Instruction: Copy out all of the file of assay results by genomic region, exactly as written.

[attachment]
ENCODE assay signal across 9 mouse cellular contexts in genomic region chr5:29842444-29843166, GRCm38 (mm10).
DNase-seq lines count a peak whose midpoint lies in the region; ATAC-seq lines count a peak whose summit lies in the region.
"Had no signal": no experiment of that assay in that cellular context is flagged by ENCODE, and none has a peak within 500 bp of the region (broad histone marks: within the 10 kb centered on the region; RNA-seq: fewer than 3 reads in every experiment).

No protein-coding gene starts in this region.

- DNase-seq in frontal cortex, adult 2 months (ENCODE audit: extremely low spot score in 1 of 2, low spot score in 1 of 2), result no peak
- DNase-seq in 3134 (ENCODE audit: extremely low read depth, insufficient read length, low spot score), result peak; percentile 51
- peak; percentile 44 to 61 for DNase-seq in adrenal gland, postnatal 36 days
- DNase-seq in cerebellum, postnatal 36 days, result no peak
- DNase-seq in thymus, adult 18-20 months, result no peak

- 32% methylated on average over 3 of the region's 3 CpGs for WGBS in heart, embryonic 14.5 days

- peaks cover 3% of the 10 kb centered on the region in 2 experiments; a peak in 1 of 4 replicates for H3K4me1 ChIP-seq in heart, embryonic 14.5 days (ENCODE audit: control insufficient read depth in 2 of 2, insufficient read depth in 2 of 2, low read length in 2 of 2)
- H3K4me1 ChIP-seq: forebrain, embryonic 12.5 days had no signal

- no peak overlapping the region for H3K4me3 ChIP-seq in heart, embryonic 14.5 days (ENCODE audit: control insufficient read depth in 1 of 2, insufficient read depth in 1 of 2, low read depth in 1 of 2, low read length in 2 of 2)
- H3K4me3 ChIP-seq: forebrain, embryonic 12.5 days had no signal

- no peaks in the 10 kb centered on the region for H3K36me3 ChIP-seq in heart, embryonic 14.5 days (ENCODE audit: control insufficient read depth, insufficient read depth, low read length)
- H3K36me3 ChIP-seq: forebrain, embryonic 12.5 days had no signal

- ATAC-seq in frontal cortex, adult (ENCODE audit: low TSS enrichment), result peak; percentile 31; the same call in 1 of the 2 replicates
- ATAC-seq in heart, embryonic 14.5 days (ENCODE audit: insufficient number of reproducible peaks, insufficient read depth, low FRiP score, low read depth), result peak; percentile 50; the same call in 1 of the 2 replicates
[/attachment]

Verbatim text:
ENCODE assay signal across 9 mouse cellular contexts in genomic region chr5:29842444-29843166, GRCm38 (mm10).
DNase-seq lines count a peak whose midpoint lies in the region; ATAC-seq lines count a peak whose summit lies in the region.
"Had no signal": no experiment of that assay in that cellular context is flagged by ENCODE, and none has a peak within 500 bp of the region (broad histone marks: within the 10 kb centered on the region; RNA-seq: fewer than 3 reads in every experiment).

No protein-coding gene starts in this region.

- DNase-seq in frontal cortex, adult 2 months (ENCODE audit: extremely low spot score in 1 of 2, low spot score in 1 of 2), result no peak
- DNase-seq in 3134 (ENCODE audit: extremely low read depth, insufficient read length, low spot score), result peak; percentile 51
- peak; percentile 44 to 61 for DNase-seq in adrenal gland, postnatal 36 days
- DNase-seq in cerebellum, postnatal 36 days, result no peak
- DNase-seq in thymus, adult 18-20 months, result no peak

- 32% methylated on average over 3 of the region's 3 CpGs for WGBS in heart, embryonic 14.5 days

- peaks cover 3% of the 10 kb centered on the region in 2 experiments; a peak in 1 of 4 replicates for H3K4me1 ChIP-seq in heart, embryonic 14.5 days (ENCODE audit: control insufficient read depth in 2 of 2, insufficient read depth in 2 of 2, low read length in 2 of 2)
- H3K4me1 ChIP-seq: forebrain, embryonic 12.5 days had no signal

- no peak overlapping the region for H3K4me3 ChIP-seq in heart, embryonic 14.5 days (ENCODE audit: control insufficient read depth in 1 of 2, insufficient read depth in 1 of 2, low read depth in 1 of 2, low read length in 2 of 2)
- H3K4me3 ChIP-seq: forebrain, embryonic 12.5 days had no signal

- no peaks in the 10 kb centered on the region for H3K36me3 ChIP-seq in heart, embryonic 14.5 days (ENCODE audit: control insufficient read depth, insufficient read depth, low read length)
- H3K36me3 ChIP-seq: forebrain, embryonic 12.5 days had no signal

- ATAC-seq in frontal cortex, adult (ENCODE audit: low TSS enrichment), result peak; percentile 31; the same call in 1 of the 2 replicates
- ATAC-seq in heart, embryonic 14.5 days (ENCODE audit: insufficient number of reproducible peaks, insufficient read depth, low FRiP score, low read depth), result peak; percentile 50; the same call in 1 of the 2 replicates